O'Reilly & Associates, Inc.
Mosaic, a relatively new development in Internet history,
graphics, formatted text, and multimedia for the user
in one application.
As the authors state, "Mosaic is more than a Web
browser. In fact,
it's an integrated interface for the entire Internet."
The World Wide Web is an extensive system of servers
hypertext links. Through these links, any document can
simply, no matter where it really resides. Unlike other
a World Wide Web page stores text and formatting codes,
other information (i.e., grpahics for the icons to appear
on the page),
and links to other resources, not necessarily on your
links are stored in HyperText Markup Language (HTML).
When a client
selects a link, a new connection is established between
of the information (where the data currently is located)
and the client
machine, which downloads the facts and employs the HyperText
Language (HTML) to format and present the information
exciting concept of the Web is that the whole world
becomes your file
server and your workstation the connection manager and
The Mosaic Handbook, whether the X Window System, Microsoft
Windows, or Macintosh version, introduces the user,
new or experienced,
to Mosaic and demonstrates how to use it. Although the
differ, the books offer the same general information.
with The Wide World of Internet Services and Getting
Mosaic. Following these introductory chapters are: Exploring
Wide Web, Accessing Other Internet Services, Customizing
Mosaic for Multimedia, Creating HTML Documents, and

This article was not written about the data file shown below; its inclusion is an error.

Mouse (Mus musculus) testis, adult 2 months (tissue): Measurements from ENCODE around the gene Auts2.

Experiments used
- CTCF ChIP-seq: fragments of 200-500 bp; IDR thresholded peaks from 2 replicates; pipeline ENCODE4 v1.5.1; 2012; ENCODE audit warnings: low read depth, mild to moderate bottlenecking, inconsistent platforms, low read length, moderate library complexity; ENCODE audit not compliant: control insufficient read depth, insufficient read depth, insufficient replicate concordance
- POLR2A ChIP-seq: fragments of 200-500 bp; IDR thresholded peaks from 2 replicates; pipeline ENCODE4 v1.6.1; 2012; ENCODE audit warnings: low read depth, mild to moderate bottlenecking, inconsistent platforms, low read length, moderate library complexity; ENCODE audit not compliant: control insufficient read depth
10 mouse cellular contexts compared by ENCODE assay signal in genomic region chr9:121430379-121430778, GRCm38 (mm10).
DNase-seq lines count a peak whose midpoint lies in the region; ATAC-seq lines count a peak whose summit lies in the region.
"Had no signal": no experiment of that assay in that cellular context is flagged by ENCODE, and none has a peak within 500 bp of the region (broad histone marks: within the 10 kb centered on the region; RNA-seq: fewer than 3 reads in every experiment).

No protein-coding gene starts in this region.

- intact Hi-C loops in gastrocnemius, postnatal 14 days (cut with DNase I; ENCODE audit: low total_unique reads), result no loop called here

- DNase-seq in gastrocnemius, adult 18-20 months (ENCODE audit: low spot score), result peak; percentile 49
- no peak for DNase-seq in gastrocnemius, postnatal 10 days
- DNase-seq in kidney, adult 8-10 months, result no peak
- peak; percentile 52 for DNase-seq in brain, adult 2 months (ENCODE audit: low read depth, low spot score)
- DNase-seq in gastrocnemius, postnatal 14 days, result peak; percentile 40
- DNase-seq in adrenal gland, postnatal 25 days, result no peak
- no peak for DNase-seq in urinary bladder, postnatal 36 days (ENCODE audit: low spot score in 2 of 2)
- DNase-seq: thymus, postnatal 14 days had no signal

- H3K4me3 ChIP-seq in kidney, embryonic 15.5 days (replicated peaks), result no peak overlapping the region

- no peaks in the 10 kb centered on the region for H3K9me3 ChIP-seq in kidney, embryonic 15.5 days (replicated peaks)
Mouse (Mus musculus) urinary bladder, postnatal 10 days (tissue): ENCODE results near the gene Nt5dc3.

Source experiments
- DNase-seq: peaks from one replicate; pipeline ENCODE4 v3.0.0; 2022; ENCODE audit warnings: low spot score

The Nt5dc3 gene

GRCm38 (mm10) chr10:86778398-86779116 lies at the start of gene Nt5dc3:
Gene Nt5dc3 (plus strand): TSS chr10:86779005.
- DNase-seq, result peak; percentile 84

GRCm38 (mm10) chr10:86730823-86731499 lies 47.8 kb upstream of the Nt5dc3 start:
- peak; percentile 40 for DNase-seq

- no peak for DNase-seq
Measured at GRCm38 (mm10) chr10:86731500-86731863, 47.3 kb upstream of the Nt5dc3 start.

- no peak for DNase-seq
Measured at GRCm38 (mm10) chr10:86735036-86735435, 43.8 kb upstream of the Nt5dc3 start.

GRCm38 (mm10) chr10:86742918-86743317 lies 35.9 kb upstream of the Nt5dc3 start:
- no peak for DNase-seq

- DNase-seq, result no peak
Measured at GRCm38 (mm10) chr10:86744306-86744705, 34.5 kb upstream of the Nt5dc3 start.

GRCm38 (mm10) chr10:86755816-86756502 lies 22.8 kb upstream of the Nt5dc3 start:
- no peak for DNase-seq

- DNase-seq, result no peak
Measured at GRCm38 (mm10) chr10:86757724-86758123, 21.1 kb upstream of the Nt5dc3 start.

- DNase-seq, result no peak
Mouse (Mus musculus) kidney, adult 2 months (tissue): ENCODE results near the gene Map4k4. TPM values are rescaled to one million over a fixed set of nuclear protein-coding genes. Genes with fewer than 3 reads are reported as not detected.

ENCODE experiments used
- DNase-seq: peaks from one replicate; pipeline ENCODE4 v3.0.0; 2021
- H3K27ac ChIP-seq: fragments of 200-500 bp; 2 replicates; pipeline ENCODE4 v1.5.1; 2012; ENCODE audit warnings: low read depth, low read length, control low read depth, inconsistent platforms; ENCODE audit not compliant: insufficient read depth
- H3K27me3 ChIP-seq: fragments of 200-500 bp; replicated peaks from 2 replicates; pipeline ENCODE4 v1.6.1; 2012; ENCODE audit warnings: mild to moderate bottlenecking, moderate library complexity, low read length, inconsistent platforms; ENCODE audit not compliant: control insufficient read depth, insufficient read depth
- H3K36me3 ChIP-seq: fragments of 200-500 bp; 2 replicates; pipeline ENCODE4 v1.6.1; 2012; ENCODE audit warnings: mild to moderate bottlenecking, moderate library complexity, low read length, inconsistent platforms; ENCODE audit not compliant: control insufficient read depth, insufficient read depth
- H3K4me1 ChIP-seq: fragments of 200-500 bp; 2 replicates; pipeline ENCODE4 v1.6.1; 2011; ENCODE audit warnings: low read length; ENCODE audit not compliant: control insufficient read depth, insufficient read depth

The Appendices differ among the three versions, but
they all include
the Mosaic Reference Guide, the HTML Reference Guide,
and a Glossary.
In addition to illustrating how to use the Mosaic interface,
explore the Web, leading the reader on a guided tour.
O'Reilly & Associates,
Inc. is particularly well qualified to demonstrate this,
instituted the Global Network Navigator (GNN). The GNN
makes it easy
to demonstrate how to navigate with Mosaic, whether
the user needs
information services, resources, or databases. The authors
requirements for using Mosaic, how hypertext works,
and using other Internet services via Mosaic.
The writing in all three books is clear and the authors
the individual problems of each platform skillfully.
Plenty of diagrams
and screen reproductions complement the text and the
figures and the
text interact well. The topics are not long, which simplifies
for a particular instruction. Every Mosaic user should
Mosaic Handbook to peruse, read, and reference.
by Chris Hare, Emmett Dulaney, George Eckel, Steven
Lee, and Lee Ray
New Riders Publishing
$39.99, Disk Included
Designed for the intermediate (and often neglected)
UNIX user and
beginning UNIX system administrator, Inside UNIX occupies
uniques position in the UNIX library. Usually a book